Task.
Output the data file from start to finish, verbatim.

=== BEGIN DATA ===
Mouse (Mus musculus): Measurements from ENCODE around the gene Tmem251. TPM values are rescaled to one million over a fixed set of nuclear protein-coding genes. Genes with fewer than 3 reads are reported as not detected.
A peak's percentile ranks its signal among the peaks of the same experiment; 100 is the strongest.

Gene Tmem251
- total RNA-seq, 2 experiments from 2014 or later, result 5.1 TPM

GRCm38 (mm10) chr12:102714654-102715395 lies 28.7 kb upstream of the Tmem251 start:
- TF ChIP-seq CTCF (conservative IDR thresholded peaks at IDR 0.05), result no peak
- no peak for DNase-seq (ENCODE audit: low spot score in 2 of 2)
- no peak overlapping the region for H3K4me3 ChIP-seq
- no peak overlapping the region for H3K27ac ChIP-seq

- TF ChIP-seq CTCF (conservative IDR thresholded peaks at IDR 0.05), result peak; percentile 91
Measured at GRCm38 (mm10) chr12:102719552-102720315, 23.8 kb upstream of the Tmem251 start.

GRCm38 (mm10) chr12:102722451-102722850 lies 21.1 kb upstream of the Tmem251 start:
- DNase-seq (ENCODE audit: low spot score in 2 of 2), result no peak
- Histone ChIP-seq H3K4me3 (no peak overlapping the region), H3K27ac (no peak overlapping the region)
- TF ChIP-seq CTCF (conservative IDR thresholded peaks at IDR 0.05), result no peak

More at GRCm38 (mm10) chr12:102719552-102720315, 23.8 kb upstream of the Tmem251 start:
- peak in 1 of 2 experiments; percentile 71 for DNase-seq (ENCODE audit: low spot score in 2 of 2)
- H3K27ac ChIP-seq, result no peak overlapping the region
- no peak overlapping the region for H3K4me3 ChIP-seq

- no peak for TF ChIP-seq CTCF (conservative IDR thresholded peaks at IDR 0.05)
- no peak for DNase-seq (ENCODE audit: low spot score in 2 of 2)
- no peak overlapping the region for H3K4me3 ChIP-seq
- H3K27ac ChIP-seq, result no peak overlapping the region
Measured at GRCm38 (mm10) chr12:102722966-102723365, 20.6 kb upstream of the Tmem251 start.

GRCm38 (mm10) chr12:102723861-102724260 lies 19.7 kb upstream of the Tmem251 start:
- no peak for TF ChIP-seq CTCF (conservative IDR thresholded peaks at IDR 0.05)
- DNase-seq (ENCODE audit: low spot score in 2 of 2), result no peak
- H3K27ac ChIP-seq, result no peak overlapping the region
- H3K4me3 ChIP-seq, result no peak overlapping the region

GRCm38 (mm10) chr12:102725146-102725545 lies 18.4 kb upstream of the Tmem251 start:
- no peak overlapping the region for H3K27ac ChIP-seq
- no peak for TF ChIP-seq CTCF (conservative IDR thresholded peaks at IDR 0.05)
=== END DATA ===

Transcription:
Mouse (Mus musculus): Measurements from ENCODE around the gene Tmem251. TPM values are rescaled to one million over a fixed set of nuclear protein-coding genes. Genes with fewer than 3 reads are reported as not detected.
A peak's percentile ranks its signal among the peaks of the same experiment; 100 is the strongest.

Gene Tmem251
- total RNA-seq, 2 experiments from 2014 or later, result 5.1 TPM

GRCm38 (mm10) chr12:102714654-102715395 lies 28.7 kb upstream of the Tmem251 start:
- TF ChIP-seq CTCF (conservative IDR thresholded peaks at IDR 0.05), result no peak
- no peak for DNase-seq (ENCODE audit: low spot score in 2 of 2)
- no peak overlapping the region for H3K4me3 ChIP-seq
- no peak overlapping the region for H3K27ac ChIP-seq

- TF ChIP-seq CTCF (conservative IDR thresholded peaks at IDR 0.05), result peak; percentile 91
Measured at GRCm38 (mm10) chr12:102719552-102720315, 23.8 kb upstream of the Tmem251 start.

GRCm38 (mm10) chr12:102722451-102722850 lies 21.1 kb upstream of the Tmem251 start:
- DNase-seq (ENCODE audit: low spot score in 2 of 2), result no peak
- Histone ChIP-seq H3K4me3 (no peak overlapping the region), H3K27ac (no peak overlapping the region)
- TF ChIP-seq CTCF (conservative IDR thresholded peaks at IDR 0.05), result no peak

More at GRCm38 (mm10) chr12:102719552-102720315, 23.8 kb upstream of the Tmem251 start:
- peak in 1 of 2 experiments; percentile 71 for DNase-seq (ENCODE audit: low spot score in 2 of 2)
- H3K27ac ChIP-seq, result no peak overlapping the region
- no peak overlapping the region for H3K4me3 ChIP-seq

- no peak for TF ChIP-seq CTCF (conservative IDR thresholded peaks at IDR 0.05)
- no peak for DNase-seq (ENCODE audit: low spot score in 2 of 2)
- no peak overlapping the region for H3K4me3 ChIP-seq
- H3K27ac ChIP-seq, result no peak overlapping the region
Measured at GRCm38 (mm10) chr12:102722966-102723365, 20.6 kb upstream of the Tmem251 start.

GRCm38 (mm10) chr12:102723861-102724260 lies 19.7 kb upstream of the Tmem251 start:
- no peak for TF ChIP-seq CTCF (conservative IDR thresholded peaks at IDR 0.05)
- DNase-seq (ENCODE audit: low spot score in 2 of 2), result no peak
- H3K27ac ChIP-seq, result no peak overlapping the region
- H3K4me3 ChIP-seq, result no peak overlapping the region

GRCm38 (mm10) chr12:102725146-102725545 lies 18.4 kb upstream of the Tmem251 start:
- no peak overlapping the region for H3K27ac ChIP-seq
- no peak for TF ChIP-seq CTCF (conservative IDR thresholded peaks at IDR 0.05)